The Brandywine River Museum is housed in an old gristmill on the Brandywine River. It’s surrounded – particularly in the summer – by nature growing lushly and thickly right outside. It’s hard for the art inside to compete with the view outside.
So the 13 artists in “Natural Wonders: The Sublime in Contemporary Art” shrank nature, manufactured it, and contorted it to fit inside the gallery. Tiny glass diorama baubles – exquisite in their floral detail – are set into the walls like peepholes (Patrick Jacobs). Black manufactured chrysanthemums made of wood and paper stand almost 3 feet tall in orderly rows (Lauren Fensterstock).
The artist Kathleen Vance, who splits her time between rural Maryland and urban Brooklyn, included a few pieces of luggage containing river dioramas flowing with real water.
“It’s about both our desire to have nature in our company, and also about the possessiveness,” said curator Suzanne Ramljak. “It’s a love, but a smothering love. We want it so much, we want to own it, carry it. We want to call it our own.”
The museum commissioned Vance to create a suspended, working model of the Brandywine River snaking around a pillar outside the gallery. Viewers can turn their heads 180 degrees and see the actual Brandywine River slowly churning beyond a giant plate-glass window.
Unlike previous American art about nature – such as that of the iconic Hudson River School with grandiose views of wild, New World landscapes that few patrons would ever see in person – these contemporary artists present nature in a complicated and sometimes fraught relationship with mankind.
Maya Lin – famous for her Vietnam War Memorial – re-created the Hudson River using thousands of nails tapped into a white wall. Like a kind of hardware pixelation, the nails form the stark shape of the Hudson River in a way the Hudson River School never would have: as an aerial view stripped of all color.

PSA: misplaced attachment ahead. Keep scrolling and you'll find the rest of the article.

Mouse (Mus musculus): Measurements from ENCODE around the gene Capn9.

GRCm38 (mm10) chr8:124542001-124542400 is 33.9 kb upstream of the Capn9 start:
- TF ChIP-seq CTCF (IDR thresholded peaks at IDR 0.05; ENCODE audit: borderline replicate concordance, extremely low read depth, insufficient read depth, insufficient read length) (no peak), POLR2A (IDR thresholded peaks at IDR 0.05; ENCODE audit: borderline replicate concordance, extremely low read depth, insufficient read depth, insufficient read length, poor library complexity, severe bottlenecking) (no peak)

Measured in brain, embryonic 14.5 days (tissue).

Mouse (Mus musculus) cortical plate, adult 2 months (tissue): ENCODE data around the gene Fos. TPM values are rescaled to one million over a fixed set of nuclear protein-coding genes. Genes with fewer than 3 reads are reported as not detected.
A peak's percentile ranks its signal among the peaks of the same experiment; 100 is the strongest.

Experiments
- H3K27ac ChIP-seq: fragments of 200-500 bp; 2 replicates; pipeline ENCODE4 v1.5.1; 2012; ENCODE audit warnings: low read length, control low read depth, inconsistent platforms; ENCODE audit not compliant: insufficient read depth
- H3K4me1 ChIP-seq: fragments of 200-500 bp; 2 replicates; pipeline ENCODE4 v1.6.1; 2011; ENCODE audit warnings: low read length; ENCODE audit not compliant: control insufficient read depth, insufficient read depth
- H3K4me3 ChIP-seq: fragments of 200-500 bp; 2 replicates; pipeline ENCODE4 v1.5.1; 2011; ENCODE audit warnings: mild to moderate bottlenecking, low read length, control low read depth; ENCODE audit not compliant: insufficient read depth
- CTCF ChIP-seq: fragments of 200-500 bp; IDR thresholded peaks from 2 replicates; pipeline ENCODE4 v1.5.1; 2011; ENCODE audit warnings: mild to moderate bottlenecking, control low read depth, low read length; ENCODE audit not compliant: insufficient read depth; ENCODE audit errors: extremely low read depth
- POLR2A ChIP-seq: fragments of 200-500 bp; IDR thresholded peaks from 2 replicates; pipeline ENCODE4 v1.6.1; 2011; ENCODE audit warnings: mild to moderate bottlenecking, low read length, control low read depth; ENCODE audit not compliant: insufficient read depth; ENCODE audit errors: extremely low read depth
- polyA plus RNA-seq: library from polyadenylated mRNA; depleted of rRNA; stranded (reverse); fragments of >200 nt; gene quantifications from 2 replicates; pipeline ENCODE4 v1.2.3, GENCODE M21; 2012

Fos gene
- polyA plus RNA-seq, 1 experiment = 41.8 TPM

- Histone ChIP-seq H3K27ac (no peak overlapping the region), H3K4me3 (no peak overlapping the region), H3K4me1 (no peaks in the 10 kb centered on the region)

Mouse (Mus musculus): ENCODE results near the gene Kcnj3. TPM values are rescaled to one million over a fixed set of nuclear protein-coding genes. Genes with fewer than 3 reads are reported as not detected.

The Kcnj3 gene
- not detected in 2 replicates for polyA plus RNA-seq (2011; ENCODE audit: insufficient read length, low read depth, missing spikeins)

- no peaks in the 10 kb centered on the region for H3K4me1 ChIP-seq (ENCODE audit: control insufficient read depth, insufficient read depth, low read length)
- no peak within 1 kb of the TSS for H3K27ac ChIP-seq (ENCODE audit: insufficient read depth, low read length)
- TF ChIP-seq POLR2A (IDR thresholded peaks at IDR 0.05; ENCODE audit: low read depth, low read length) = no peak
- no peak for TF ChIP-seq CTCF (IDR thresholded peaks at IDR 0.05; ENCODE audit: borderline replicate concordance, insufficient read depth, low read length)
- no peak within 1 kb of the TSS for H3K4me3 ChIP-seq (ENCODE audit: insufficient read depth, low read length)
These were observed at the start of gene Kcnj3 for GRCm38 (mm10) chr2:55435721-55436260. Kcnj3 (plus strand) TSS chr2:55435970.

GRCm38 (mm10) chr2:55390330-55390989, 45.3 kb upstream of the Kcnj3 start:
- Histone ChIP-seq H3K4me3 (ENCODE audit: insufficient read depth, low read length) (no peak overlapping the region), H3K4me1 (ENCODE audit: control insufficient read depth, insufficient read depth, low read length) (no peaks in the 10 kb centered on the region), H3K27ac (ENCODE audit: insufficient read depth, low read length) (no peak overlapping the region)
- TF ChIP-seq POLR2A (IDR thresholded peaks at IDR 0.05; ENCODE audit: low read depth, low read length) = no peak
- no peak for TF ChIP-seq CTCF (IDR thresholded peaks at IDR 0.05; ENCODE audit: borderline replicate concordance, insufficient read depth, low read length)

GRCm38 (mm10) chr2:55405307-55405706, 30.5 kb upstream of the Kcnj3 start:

Another wall shows Lin’s aerial views of lakes, created in splatters of molten silver.
The sublime of the show’s title refers to nature’s transcendent beauty and frightening danger. Much of the work is conscious of nature’s ability to destroy people — and vice versa.
Suzanne Anker made two dozen 3D prints of rotting organic matter, set in petri dishes. Each appears to be a miniature landscape with craggy cliffs and tiny mountains; the laboratory setting and the decomposing material speak to the artist’s concerns about the degradation of nature at the hand of science.
“It’s not always that we are the threat to environment. It’s not a black/white, humans bad/nature good thing, but a recognition of this porousness,” said Ramljak. “How natural is it? Where does culture step in?”
“Natural Wonders” will be on view through October.